This past week Logic Marselis was on TrueOGSeries Podcast. On this episode, Logic speaks on his new project, "Super Audio WORLD", his journey becoming a Hip Hop producer, and the historical impact of the Mos Def & Talib Kweli classic album "Black Star" plus much more.
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The Good Brothers At The Where's Buffy Podcast Interview UllNevano and Logic Marselis about MGNTK, how they met, future projects and a lot of other things. Check out this episode and others on their website at wheresbuffy.com
The summer is moving along, and the days are getting hotter, but that doesn't stop the grills from heating up each weekend.
DJ Skip brings you a fresh and funky mix just right for any cookout occasion. Enjoy!
Stephen Hicks: I remember March 10, 1997 better than I do the prior day’s events. It was a Sunday and I was just leaving church. As we drove the backroads of Brunswick County heading toward my grandmother’s house, I heard the news on the radio: Rapper Notorious B.I.G. was killed last night. I heard the news but I was not flustered. It was as if I expected it somehow. The magnitude of it all didn’t hit until a few hours later while sitting in my grandmother’s den. Damn, Biggie died! Just two days before, I was in the car with my mom when WPGC 95.5 FM premiered ”Hypnotize.” And too be honest… I was not feeling the song but I was delighted with his re-emergence. I always enjoyed Junior M.A.F.I.A.’s stuff but Big was always the central component of that too.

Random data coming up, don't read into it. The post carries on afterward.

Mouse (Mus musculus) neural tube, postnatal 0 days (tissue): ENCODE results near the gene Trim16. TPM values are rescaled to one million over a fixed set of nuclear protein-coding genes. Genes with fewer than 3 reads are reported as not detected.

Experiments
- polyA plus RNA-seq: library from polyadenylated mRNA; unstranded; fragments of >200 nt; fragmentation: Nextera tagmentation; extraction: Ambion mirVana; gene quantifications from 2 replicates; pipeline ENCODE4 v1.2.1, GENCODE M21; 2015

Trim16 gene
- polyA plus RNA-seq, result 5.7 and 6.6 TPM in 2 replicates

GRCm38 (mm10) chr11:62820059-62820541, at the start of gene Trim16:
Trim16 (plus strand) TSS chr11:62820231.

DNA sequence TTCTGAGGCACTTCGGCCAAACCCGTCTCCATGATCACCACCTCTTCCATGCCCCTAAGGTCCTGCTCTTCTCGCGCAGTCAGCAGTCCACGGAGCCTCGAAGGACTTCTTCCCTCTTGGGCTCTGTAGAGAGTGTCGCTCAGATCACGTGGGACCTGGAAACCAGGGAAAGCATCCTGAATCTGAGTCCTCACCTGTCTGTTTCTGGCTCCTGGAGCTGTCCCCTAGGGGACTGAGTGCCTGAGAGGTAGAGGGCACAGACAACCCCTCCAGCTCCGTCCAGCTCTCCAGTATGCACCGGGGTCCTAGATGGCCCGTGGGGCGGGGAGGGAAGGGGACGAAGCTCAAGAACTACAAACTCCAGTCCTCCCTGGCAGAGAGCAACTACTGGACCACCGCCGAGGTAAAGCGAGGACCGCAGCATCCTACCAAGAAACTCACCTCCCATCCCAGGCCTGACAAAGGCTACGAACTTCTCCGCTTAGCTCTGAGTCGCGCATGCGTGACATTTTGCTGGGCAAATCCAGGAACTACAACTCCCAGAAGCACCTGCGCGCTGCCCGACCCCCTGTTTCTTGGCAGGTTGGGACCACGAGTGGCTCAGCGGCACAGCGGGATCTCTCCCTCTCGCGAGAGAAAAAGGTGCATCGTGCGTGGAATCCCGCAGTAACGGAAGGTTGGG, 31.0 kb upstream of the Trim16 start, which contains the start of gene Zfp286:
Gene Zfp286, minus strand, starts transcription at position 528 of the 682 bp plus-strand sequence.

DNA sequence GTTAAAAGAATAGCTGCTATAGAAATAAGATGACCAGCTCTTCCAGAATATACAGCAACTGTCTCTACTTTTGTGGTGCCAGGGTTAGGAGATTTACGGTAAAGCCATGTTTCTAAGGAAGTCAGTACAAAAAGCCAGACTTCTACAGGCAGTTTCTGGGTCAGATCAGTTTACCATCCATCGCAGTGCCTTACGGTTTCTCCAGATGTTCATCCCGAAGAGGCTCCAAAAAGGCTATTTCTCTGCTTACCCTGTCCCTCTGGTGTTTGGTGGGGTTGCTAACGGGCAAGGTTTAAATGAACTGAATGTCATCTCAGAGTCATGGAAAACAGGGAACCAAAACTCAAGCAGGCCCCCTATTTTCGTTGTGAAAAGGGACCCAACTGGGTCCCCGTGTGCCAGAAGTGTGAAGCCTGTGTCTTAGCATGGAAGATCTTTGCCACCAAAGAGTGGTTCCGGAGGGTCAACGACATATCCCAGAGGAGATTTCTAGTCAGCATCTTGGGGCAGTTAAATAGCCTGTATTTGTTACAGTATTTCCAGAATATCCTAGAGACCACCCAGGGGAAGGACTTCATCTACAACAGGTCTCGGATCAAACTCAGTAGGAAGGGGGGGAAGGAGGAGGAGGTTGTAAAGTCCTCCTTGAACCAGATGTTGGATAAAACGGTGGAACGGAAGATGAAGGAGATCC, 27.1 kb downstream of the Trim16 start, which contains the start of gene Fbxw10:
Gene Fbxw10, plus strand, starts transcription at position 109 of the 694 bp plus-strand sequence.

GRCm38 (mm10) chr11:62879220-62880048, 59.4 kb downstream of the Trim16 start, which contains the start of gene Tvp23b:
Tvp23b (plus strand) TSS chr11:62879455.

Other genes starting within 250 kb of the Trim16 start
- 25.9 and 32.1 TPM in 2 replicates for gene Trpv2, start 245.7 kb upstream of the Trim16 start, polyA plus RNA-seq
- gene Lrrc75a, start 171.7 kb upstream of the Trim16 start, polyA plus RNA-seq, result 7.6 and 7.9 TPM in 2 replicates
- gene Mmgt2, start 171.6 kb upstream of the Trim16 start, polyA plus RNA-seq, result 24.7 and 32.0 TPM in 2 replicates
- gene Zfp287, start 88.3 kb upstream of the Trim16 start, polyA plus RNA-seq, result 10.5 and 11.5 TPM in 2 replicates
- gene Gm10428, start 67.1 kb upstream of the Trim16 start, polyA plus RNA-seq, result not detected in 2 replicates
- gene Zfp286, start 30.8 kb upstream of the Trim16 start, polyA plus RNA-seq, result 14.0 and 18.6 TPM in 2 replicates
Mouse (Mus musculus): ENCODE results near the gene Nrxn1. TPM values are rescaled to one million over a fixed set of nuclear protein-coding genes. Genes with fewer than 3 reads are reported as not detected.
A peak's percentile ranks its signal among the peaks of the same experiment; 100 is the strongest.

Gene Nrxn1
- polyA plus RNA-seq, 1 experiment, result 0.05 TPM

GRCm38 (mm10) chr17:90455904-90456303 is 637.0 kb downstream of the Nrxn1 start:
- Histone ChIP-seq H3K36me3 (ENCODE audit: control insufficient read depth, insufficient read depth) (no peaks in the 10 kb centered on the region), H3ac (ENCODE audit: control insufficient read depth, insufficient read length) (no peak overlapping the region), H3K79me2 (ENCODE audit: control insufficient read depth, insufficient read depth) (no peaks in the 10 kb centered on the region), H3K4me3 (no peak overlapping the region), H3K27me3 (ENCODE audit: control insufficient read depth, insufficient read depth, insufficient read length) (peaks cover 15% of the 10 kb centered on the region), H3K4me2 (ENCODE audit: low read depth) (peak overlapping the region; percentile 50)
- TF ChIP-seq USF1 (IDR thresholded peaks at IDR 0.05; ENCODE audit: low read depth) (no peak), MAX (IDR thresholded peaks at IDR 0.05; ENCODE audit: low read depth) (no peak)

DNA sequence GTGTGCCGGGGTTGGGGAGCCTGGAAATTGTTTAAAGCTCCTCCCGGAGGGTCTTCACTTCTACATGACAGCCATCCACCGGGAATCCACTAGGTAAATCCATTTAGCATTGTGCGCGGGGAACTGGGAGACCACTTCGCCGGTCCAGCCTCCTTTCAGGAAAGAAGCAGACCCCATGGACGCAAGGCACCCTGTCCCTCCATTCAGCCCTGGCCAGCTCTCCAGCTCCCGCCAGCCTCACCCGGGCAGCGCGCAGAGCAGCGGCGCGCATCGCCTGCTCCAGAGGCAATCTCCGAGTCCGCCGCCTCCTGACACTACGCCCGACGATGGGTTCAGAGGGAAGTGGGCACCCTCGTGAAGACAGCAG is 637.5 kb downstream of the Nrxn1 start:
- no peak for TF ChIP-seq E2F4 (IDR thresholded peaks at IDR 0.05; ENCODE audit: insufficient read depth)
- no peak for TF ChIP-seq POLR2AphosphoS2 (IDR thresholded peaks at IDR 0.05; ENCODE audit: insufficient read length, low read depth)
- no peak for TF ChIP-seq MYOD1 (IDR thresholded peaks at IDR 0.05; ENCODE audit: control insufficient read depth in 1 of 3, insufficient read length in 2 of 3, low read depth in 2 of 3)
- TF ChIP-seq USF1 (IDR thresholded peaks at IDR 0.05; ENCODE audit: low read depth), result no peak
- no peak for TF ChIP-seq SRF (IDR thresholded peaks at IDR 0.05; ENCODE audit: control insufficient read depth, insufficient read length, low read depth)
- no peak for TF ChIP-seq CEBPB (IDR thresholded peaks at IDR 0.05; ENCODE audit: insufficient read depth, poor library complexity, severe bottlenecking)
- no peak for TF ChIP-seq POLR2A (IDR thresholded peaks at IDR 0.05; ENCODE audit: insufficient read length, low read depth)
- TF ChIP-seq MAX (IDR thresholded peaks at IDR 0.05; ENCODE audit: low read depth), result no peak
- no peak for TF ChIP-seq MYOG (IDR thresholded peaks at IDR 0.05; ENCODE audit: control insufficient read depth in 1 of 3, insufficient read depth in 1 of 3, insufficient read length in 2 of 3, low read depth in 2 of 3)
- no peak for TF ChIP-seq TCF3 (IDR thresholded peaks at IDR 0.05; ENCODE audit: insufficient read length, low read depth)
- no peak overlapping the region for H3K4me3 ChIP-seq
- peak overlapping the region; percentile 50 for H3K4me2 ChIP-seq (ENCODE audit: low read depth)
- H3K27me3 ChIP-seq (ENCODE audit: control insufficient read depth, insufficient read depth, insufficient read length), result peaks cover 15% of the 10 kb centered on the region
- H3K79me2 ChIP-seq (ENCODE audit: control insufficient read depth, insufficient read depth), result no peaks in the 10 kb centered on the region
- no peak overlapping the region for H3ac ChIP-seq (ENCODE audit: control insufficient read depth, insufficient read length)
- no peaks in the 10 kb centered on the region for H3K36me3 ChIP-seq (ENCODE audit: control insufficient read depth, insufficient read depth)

Big made me feel comfortable. Unbeknownst to many, I was the chubby kid in elementary and middle school. I looked up to Big because, from my perspective, he made it cool to carry extra pounds. Each Christmas, I requested a Coogi sweater and a Kangol hat from Cavalier’s with no avail. I was sure the clothes would convince others. Yet, even in my Bugle Boy attire, I was Big. And if you were a fly on my family room’s wall, you would have seen how distraught I was when Spike Jonze didn’t cast me to play Big in the “Sky Is Limit” video. Tears, tears, and mo’ tears.
A particular memory that stays with me involves my main man from back in the day, Corey. He was my next neighbor in Chesterfield during my middle school years. He borrowed a Funkmaster Flex mixtape from his older brother (Funk Flex used to put out frequent tapes). We were playing basketball and blasting the tape for all of Scottingham Drive to hear. Suddenly, immersed in the boom bap vibrations, I heard Big’s voice. He says, “If Peter Piper picked em…” Then he ends with, “I’m rich. I’m going to stay that bitch.” There, confusion rushed me. I stopped dribbling or playing defensive or whatever. Why was Big calling himself a bitch? Corey didn’t know why either. We paused our play and pondered Big’s words. Soon, darkness fell and our moms were signaling our return. Close to three months later, Lil Kim’s debut ”Hardcore” drops. And guess what I hear? Kim spitting those same lines. It was not until I had a little peach fuzz on my chin that I put the pieces together. Still, I have only heard the Biggie version twice since that fateful day with Corey.
This is my story. Every Notorious B.I.G fan has their story too.